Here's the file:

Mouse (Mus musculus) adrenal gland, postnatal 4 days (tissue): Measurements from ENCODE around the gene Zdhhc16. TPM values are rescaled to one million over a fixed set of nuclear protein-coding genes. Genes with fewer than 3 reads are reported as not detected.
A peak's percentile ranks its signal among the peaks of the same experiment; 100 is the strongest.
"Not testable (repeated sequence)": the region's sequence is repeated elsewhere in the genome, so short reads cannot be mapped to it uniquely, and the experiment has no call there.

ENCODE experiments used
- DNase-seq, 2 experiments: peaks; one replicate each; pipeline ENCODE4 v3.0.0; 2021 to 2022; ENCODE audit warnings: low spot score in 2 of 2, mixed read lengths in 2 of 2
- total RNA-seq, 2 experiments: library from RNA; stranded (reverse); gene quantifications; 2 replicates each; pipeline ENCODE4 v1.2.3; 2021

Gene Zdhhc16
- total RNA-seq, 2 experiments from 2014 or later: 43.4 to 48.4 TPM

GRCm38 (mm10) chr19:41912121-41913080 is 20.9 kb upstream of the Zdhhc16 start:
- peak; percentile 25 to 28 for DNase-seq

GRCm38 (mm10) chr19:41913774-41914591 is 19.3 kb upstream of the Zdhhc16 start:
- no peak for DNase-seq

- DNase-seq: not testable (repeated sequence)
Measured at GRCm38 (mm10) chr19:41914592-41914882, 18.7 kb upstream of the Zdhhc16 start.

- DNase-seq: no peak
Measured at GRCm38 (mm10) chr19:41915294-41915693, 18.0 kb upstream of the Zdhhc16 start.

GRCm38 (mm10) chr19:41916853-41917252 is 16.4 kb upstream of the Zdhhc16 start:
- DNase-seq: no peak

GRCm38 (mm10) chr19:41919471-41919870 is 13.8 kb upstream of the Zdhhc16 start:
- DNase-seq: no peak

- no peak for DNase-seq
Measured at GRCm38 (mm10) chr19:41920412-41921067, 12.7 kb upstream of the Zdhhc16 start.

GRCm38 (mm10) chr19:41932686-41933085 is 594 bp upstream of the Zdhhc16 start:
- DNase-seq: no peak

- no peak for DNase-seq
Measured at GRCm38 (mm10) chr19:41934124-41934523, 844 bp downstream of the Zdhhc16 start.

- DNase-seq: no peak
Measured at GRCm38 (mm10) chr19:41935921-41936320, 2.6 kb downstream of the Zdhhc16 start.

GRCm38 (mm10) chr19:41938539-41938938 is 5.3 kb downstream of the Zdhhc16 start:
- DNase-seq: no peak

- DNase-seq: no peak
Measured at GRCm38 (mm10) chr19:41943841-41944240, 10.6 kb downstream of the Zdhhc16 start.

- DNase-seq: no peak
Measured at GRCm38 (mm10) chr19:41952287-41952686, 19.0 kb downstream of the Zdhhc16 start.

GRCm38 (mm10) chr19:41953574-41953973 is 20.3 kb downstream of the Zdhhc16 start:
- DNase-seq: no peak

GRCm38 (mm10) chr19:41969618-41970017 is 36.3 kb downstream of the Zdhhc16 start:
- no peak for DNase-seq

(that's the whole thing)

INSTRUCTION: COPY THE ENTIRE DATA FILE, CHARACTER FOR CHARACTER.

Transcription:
Mouse (Mus musculus) adrenal gland, postnatal 4 days (tissue): Measurements from ENCODE around the gene Zdhhc16. TPM values are rescaled to one million over a fixed set of nuclear protein-coding genes. Genes with fewer than 3 reads are reported as not detected.
A peak's percentile ranks its signal among the peaks of the same experiment; 100 is the strongest.
"Not testable (repeated sequence)": the region's sequence is repeated elsewhere in the genome, so short reads cannot be mapped to it uniquely, and the experiment has no call there.

ENCODE experiments used
- DNase-seq, 2 experiments: peaks; one replicate each; pipeline ENCODE4 v3.0.0; 2021 to 2022; ENCODE audit warnings: low spot score in 2 of 2, mixed read lengths in 2 of 2
- total RNA-seq, 2 experiments: library from RNA; stranded (reverse); gene quantifications; 2 replicates each; pipeline ENCODE4 v1.2.3; 2021

Gene Zdhhc16
- total RNA-seq, 2 experiments from 2014 or later: 43.4 to 48.4 TPM

GRCm38 (mm10) chr19:41912121-41913080 is 20.9 kb upstream of the Zdhhc16 start:
- peak; percentile 25 to 28 for DNase-seq

GRCm38 (mm10) chr19:41913774-41914591 is 19.3 kb upstream of the Zdhhc16 start:
- no peak for DNase-seq

- DNase-seq: not testable (repeated sequence)
Measured at GRCm38 (mm10) chr19:41914592-41914882, 18.7 kb upstream of the Zdhhc16 start.

- DNase-seq: no peak
Measured at GRCm38 (mm10) chr19:41915294-41915693, 18.0 kb upstream of the Zdhhc16 start.

GRCm38 (mm10) chr19:41916853-41917252 is 16.4 kb upstream of the Zdhhc16 start:
- DNase-seq: no peak

GRCm38 (mm10) chr19:41919471-41919870 is 13.8 kb upstream of the Zdhhc16 start:
- DNase-seq: no peak

- no peak for DNase-seq
Measured at GRCm38 (mm10) chr19:41920412-41921067, 12.7 kb upstream of the Zdhhc16 start.

GRCm38 (mm10) chr19:41932686-41933085 is 594 bp upstream of the Zdhhc16 start:
- DNase-seq: no peak

- no peak for DNase-seq
Measured at GRCm38 (mm10) chr19:41934124-41934523, 844 bp downstream of the Zdhhc16 start.

- DNase-seq: no peak
Measured at GRCm38 (mm10) chr19:41935921-41936320, 2.6 kb downstream of the Zdhhc16 start.

GRCm38 (mm10) chr19:41938539-41938938 is 5.3 kb downstream of the Zdhhc16 start:
- DNase-seq: no peak

- DNase-seq: no peak
Measured at GRCm38 (mm10) chr19:41943841-41944240, 10.6 kb downstream of the Zdhhc16 start.

- DNase-seq: no peak
Measured at GRCm38 (mm10) chr19:41952287-41952686, 19.0 kb downstream of the Zdhhc16 start.

GRCm38 (mm10) chr19:41953574-41953973 is 20.3 kb downstream of the Zdhhc16 start:
- DNase-seq: no peak

GRCm38 (mm10) chr19:41969618-41970017 is 36.3 kb downstream of the Zdhhc16 start:
- no peak for DNase-seq